Best of Breed vs. Single Vendor - Part 2 Technology

Blog
Paul Barber
CEO
Prophix

The take up and use of technology is not the same everywhere and there are significant differences between parts of the world. The ways in which companies use technology is not a black & white issue, but rather encompasses shades of grey. At one end of the spectrum are tech savvy places like California where cloud computing is a standard; at the other end in developing countries the situation is very different.

These differences are associated not only with the adoption of new technologies but also with how companies organize themselves. Many IT departments in North America are regarded as a component of Finance & Admin; IT is involved in providing physical infrastructure such as internet connections and servers, but is not involved in business decisions about software selection except as it relates to IT issues such as technology, security and standards. Because of this, business users can acquire best of breed applications in the cloud that closely meet their business requirements.

However, in other parts of the world there is often a very different view of the role of IT; in countries like India and China, IT will often dictate to business users which software they must use. This dominance of IT and technology makes it very difficult for business users to benefit from best of breed software even if that software is the best for their needs.

In the developing world, for enterprise and even mid-sized companies, IT usually promotes single vendor products from businesses such as SAP that encompass a wide number of business applications. In many cases they do this because using expensive brand name software enhances the image of their company in the eyes of employees and external parties. Another reason is that the professional services needed to implement these systems are relatively inexpensive because of the low cost of labor.

North America was where cloud computing started and where it has taken off. Because of cloud computing (and for other reasons) the momentum in the business applications world has turned away from single vendor products towards best of breed software solutions. As far as use of technology is concerned, the accepted wisdom is that what happens in North America will eventually percolate through to the rest of the world. If this happens, and business users in companies in developing countries start using cloud applications, then this will cause major disruptions in the way those companies manage themselves and IT departments will become less dominant, just like they have in the developed economies.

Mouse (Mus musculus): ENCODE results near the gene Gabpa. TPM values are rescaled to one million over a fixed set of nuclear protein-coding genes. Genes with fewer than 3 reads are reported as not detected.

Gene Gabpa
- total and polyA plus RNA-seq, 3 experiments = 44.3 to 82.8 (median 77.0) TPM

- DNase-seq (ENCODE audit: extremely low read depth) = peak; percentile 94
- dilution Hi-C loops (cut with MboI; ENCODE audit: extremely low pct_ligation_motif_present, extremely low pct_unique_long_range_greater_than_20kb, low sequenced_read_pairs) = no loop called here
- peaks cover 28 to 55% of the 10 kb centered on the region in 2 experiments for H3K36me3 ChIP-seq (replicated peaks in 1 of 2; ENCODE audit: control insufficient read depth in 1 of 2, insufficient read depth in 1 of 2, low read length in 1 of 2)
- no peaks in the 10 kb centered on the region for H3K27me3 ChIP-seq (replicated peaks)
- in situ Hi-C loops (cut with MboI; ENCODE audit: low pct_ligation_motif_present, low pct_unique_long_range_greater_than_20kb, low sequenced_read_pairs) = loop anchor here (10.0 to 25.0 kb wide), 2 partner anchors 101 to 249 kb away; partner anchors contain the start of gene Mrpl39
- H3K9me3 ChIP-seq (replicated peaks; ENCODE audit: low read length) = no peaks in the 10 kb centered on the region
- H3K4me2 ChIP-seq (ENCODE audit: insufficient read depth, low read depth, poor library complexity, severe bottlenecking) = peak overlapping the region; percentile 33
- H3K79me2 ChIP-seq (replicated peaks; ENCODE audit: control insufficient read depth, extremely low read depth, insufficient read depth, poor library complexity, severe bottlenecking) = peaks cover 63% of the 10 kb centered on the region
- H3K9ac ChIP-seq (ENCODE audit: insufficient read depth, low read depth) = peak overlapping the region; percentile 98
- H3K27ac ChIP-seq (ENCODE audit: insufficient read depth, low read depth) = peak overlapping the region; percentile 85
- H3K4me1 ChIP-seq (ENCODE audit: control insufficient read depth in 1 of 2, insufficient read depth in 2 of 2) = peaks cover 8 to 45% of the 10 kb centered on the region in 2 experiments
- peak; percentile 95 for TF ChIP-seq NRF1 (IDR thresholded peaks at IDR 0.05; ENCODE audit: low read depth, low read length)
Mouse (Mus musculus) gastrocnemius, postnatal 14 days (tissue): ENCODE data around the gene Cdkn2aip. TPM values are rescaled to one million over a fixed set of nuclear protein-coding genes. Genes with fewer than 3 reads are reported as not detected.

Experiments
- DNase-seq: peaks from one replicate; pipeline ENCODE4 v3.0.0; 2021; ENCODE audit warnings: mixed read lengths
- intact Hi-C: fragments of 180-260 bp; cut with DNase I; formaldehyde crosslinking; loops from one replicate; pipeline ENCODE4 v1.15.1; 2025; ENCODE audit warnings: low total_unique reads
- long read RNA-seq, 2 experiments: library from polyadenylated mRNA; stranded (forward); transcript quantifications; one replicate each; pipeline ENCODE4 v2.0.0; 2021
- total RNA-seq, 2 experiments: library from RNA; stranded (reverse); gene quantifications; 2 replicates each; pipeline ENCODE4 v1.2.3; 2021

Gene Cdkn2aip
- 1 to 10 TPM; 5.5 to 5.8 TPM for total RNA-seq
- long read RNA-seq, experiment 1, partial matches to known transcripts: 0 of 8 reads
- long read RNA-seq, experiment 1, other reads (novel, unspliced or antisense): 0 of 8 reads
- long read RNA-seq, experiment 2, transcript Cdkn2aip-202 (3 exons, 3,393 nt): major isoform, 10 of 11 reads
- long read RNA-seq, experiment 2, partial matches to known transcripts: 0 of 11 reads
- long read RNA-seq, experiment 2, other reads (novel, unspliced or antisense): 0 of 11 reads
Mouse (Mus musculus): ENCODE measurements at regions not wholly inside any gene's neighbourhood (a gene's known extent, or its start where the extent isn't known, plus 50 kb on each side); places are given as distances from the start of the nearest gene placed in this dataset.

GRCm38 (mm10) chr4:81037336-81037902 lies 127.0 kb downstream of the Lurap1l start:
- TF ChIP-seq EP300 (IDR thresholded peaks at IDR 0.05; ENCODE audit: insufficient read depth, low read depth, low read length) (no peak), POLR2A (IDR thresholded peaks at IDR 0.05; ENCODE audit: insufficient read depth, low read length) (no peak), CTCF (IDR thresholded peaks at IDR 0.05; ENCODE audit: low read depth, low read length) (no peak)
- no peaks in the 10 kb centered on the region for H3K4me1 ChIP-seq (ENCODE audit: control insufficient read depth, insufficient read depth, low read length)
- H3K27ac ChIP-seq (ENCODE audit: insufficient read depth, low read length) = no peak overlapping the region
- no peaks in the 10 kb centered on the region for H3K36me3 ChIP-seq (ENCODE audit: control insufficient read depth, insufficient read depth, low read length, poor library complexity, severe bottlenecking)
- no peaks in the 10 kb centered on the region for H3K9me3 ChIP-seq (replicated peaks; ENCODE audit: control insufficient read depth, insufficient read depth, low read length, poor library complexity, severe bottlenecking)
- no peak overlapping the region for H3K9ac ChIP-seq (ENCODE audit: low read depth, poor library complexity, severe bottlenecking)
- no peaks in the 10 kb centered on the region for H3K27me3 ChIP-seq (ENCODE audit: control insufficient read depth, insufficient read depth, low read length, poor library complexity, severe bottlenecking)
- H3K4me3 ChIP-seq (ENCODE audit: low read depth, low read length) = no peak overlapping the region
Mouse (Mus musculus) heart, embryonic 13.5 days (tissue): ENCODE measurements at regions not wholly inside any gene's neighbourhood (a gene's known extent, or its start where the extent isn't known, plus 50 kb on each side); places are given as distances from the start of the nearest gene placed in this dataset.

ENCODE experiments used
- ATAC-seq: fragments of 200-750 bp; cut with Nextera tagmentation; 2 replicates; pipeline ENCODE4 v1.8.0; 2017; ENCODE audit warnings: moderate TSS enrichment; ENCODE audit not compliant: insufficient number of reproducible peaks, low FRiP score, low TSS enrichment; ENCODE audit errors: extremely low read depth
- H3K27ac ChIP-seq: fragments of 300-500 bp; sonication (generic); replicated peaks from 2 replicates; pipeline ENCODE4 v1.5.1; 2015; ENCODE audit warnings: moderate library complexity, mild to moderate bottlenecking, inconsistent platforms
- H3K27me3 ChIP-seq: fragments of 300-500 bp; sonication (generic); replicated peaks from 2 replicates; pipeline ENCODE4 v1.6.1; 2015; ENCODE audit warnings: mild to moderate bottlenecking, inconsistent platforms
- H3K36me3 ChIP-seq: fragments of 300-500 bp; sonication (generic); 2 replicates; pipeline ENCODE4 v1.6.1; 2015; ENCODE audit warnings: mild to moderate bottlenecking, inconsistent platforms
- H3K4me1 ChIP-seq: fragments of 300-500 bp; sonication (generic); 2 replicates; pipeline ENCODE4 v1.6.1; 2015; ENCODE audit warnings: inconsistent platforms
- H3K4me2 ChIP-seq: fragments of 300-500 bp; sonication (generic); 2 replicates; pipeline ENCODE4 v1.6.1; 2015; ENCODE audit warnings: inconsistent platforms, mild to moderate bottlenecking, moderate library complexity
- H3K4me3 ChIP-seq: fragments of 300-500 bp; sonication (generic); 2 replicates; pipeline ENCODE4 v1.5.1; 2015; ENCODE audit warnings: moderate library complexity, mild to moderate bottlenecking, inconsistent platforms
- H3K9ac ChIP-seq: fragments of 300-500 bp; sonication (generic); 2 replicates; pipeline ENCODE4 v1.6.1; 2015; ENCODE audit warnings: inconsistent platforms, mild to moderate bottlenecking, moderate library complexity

One factor that may prevent this is the cost of labor. In North America in the 1980s and 1990s, a rule of thumb was to spend 2% of company revenues on IT, whether the IT departments needed the money or not. In many cases the IT departments didn’t deliver – they implemented business applications that were not what the business users wanted. Because of this combination of high costs and non-delivery of solutions, there was a conflict between IT and business users, and the business users won; IT ended up handling just the plumbing.

This may or may not be repeated in the developing world. If lower IT salaries can keep the costs down then IT may be able to keep control of the applications. But it remains to be seen whether business users will be content with single vendor software that has wide ranging but limited functionality instead of best of breed cloud applications. If they are, then the cloud trend that originated in North America may not make its way worldwide. This will mean there is a major difference in the future between the business use of computers in the developed and the developing worlds.

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